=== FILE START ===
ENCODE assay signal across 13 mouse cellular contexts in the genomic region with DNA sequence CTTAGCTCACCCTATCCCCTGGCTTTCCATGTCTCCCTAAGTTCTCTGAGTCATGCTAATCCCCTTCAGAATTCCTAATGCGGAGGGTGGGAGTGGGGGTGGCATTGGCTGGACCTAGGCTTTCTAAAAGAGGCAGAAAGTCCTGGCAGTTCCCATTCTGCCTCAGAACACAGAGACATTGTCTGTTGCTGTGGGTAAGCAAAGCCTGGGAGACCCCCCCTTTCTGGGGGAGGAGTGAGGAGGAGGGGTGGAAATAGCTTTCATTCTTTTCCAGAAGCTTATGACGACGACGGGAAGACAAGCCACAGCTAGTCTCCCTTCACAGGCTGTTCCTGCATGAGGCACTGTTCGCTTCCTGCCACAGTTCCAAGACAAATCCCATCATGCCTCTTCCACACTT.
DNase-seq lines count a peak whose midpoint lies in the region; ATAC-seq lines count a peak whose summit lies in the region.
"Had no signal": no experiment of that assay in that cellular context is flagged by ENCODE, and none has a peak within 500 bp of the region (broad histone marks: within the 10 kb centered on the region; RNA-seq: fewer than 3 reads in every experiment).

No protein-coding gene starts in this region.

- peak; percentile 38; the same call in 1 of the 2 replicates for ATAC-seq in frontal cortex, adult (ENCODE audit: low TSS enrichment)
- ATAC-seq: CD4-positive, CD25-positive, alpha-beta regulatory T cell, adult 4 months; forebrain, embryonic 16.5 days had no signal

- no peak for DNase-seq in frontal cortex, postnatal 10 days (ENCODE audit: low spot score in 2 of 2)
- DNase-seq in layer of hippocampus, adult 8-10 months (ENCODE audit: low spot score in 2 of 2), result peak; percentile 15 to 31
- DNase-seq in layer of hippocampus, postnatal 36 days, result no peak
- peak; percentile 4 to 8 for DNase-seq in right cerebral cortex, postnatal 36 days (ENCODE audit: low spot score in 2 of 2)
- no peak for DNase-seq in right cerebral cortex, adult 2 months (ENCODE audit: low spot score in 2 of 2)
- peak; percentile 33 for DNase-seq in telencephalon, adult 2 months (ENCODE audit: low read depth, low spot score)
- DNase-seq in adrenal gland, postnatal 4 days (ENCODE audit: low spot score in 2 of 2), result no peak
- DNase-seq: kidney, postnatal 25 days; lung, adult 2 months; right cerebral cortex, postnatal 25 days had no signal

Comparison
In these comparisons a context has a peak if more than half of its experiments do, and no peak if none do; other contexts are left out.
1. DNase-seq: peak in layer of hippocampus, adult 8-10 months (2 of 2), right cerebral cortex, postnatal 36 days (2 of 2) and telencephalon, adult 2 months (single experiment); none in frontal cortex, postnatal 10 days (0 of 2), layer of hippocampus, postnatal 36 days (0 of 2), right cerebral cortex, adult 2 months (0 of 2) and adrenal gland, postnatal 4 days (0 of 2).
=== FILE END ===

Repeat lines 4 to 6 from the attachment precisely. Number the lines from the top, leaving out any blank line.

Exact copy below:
No protein-coding gene starts in this region.

- peak; percentile 38; the same call in 1 of the 2 replicates for ATAC-seq in frontal cortex, adult (ENCODE audit: low TSS enrichment)
- ATAC-seq: CD4-positive, CD25-positive, alpha-beta regulatory T cell, adult 4 months; forebrain, embryonic 16.5 days had no signal